To a greater degree than many of his predecessors, Israeli Prime Minister Shimon Peres has shown an understanding that the Middle East conflict can only be resolved through negotiations which involve painful territorial compromises. In the past, he has been prepared to take major political risks in the hope of achieving peace, as in negotiating the Oslo accords on Palestinian autonomy. Now Mr Peres is putting those previous gains in jeopardy as he resorts to the sadly familiar strategy of acting tough in an effort to enhance his opinion poll ratings in the midst of a difficult re-election campaign.
In human terms, the cost of his decision to launch a massive bombardment of southern Lebanon has proved tragically high. Certainly, Hezbollah guerillas provoked the action by firing rockets at Israel from the shelter of civilian areas. But this cannot justify the disproportionate scale of the response. Worse, the firing of artillery shells at a packed refugee compound on a United Nations base showed a callous disregard for life, and led to the killing of a hundred civilians.
In the short run, the bloodshed on Thursday may achieve the goal of forcing Hezbollah to halt its attacks. But this will only mean a return to the informal cease-fire which has existed for the past three years, rather than the public Syrian-backed truce which Mr Peres has been calling for so loudly.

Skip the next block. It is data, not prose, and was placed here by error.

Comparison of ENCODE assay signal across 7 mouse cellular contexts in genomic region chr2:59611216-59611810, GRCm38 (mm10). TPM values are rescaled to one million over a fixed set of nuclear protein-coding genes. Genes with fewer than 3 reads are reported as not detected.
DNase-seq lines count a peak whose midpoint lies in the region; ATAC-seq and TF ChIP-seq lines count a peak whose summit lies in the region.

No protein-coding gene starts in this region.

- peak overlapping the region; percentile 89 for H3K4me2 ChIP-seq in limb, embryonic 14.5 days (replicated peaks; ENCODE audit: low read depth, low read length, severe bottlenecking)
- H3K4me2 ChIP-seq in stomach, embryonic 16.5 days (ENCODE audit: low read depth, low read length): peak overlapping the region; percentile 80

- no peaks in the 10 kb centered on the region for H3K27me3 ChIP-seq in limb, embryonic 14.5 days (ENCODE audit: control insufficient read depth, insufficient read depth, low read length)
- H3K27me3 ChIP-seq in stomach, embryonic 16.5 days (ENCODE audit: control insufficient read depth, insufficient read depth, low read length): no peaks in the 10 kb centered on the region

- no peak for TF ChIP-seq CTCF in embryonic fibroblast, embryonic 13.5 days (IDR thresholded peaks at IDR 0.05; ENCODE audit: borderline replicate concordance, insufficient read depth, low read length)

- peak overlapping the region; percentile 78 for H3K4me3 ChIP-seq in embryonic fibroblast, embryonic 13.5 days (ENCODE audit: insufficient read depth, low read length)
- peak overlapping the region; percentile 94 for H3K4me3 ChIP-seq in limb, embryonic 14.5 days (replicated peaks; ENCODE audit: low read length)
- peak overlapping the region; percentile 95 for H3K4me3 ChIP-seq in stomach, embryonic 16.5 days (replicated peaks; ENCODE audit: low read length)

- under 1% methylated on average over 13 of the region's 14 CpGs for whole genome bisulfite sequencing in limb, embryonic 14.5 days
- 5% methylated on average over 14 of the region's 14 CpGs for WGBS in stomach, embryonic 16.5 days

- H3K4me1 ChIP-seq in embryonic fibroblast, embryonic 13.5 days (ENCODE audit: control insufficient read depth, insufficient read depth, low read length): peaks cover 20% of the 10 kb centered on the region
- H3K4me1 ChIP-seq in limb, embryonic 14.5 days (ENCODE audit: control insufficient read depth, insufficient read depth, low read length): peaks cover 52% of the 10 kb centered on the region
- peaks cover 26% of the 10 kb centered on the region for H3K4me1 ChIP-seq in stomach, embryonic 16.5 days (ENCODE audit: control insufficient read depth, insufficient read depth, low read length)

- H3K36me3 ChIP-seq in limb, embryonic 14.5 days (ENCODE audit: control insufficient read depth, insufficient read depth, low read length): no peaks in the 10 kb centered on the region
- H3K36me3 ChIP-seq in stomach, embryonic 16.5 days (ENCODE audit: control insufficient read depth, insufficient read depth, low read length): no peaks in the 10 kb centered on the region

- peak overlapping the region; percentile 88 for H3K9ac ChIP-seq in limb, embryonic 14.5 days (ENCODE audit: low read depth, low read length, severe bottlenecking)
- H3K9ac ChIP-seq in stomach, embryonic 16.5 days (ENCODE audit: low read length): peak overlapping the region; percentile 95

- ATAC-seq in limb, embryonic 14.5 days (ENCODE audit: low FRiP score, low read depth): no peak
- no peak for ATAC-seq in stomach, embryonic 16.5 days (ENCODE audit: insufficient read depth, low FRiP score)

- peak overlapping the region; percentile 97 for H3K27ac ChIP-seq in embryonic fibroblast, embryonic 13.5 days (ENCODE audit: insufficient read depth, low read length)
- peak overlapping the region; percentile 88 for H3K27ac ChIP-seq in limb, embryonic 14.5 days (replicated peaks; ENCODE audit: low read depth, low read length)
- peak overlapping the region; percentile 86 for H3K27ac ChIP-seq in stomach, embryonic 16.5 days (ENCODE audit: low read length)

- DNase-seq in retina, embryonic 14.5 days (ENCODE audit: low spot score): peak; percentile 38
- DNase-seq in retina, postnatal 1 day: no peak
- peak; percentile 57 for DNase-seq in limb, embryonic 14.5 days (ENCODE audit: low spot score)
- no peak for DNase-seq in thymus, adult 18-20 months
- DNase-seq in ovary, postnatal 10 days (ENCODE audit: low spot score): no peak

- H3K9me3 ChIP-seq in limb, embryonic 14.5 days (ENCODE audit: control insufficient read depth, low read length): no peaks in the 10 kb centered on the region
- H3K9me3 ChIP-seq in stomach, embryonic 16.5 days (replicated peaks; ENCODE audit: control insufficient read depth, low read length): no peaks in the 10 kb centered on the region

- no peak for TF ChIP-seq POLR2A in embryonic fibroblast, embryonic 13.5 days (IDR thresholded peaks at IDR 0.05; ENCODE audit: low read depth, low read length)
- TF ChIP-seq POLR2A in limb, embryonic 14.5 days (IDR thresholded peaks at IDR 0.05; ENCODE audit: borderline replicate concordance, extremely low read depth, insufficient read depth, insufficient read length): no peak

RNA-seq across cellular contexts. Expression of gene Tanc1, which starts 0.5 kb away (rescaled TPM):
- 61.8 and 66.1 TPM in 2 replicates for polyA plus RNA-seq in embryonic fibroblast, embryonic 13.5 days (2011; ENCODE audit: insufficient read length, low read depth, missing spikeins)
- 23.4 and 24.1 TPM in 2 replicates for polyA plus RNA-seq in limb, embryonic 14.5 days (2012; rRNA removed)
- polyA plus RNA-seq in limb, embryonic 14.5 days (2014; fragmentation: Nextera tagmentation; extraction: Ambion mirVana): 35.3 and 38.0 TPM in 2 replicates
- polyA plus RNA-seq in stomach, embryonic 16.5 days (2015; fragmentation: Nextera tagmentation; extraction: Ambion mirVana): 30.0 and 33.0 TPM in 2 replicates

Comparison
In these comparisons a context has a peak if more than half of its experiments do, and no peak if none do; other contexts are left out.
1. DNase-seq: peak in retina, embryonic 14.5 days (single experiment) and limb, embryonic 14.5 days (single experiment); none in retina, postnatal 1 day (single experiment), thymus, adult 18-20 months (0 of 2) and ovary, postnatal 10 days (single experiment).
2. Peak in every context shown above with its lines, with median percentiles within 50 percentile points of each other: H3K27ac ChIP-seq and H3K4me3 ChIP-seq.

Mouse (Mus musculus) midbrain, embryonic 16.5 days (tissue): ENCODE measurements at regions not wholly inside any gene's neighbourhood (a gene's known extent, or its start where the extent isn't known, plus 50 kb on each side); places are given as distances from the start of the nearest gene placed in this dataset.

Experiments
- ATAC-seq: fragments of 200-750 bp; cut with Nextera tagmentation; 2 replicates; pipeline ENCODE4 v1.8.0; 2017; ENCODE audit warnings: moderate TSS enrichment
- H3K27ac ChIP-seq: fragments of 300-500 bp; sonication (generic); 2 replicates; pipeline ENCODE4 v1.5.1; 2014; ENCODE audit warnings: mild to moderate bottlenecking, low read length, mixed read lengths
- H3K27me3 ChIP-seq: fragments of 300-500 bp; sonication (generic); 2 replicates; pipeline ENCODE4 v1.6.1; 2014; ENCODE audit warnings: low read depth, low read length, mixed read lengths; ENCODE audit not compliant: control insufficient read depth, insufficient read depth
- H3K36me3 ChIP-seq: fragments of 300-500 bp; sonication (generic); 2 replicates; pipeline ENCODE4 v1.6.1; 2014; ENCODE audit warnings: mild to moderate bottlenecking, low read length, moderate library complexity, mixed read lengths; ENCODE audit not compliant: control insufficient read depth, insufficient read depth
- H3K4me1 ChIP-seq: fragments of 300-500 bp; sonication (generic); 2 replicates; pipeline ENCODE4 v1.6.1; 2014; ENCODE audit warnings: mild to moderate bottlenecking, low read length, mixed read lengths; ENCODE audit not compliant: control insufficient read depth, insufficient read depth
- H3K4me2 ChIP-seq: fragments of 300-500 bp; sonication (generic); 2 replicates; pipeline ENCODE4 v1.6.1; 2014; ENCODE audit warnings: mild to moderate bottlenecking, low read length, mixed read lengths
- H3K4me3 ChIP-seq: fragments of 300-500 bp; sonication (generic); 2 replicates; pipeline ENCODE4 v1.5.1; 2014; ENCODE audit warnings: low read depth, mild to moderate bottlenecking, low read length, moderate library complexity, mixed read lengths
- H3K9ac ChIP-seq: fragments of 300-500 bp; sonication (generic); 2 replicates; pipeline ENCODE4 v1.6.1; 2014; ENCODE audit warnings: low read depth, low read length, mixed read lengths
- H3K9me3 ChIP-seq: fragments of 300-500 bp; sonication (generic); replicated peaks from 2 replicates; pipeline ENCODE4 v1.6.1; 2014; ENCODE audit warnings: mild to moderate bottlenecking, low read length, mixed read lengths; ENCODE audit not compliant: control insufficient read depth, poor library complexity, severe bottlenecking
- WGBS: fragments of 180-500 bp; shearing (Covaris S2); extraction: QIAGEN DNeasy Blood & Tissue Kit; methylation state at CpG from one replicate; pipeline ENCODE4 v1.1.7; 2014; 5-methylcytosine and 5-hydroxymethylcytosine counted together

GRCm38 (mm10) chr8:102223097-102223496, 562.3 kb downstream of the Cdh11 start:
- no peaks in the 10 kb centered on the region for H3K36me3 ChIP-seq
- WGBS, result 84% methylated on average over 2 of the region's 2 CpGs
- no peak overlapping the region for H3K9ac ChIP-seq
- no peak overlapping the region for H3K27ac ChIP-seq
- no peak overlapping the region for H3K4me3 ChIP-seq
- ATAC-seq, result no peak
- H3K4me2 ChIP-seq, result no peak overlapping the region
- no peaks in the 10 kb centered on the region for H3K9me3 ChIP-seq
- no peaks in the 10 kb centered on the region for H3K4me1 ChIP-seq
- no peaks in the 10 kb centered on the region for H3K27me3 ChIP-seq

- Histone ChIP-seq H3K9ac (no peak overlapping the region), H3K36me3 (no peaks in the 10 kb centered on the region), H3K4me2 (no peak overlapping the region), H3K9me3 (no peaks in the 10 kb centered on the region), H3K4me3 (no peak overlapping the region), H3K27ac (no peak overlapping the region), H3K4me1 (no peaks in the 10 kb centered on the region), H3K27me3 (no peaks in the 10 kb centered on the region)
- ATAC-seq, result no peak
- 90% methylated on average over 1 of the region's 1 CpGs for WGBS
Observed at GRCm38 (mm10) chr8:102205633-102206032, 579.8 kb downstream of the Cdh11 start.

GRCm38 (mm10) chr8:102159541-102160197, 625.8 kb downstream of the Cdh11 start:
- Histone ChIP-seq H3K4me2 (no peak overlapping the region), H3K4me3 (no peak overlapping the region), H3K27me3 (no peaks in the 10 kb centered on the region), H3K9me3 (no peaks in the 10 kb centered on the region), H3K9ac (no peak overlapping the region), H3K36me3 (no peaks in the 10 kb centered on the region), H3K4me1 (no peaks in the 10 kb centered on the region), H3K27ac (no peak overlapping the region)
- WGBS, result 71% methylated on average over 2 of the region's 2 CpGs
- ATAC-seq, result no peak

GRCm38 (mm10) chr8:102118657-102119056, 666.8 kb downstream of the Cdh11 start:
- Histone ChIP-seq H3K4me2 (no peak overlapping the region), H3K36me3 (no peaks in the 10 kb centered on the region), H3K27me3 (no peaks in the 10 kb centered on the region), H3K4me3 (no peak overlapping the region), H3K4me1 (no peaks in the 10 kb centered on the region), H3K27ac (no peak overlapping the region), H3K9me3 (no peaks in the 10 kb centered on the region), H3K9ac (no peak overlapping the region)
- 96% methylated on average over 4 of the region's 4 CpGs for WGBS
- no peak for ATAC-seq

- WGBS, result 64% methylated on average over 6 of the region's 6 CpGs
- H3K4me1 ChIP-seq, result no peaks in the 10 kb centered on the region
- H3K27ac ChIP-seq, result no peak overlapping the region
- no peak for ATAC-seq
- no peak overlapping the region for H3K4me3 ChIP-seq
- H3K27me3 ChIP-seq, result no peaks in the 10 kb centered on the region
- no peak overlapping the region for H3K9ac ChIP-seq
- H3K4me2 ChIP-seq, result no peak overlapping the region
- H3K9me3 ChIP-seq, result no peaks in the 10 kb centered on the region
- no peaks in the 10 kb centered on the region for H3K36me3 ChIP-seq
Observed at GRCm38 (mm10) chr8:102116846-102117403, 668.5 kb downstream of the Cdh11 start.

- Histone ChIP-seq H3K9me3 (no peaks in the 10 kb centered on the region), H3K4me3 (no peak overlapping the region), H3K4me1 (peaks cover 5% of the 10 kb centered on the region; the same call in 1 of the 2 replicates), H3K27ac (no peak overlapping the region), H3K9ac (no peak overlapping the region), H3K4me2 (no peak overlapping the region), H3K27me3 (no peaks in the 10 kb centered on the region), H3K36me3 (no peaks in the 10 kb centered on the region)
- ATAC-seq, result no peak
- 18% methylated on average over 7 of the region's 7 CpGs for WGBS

In the longer term, the damage to the peace process could be severe. Already battered by Hamas' recent suicide bomb attacks and Israel's harsh reprisals, the process has now been thrown into further doubt by the anger which the offensive in Lebanon has aroused throughout the Arab world.
Nor will there necessarily be a boost to Mr Peres' popularity as a result: the latest opinion poll shows him slipping slightly against his right-wing challenger. If Israelis want to vote for a military crackdown, they can get the genuine article in the shape of the Likud leader, Benjamin Netanyahu.
Mr Peres should stop trying to portray himself as an eleventh-hour convert to hardline tactics, and revert to his real talent - pushing forward with the peace process.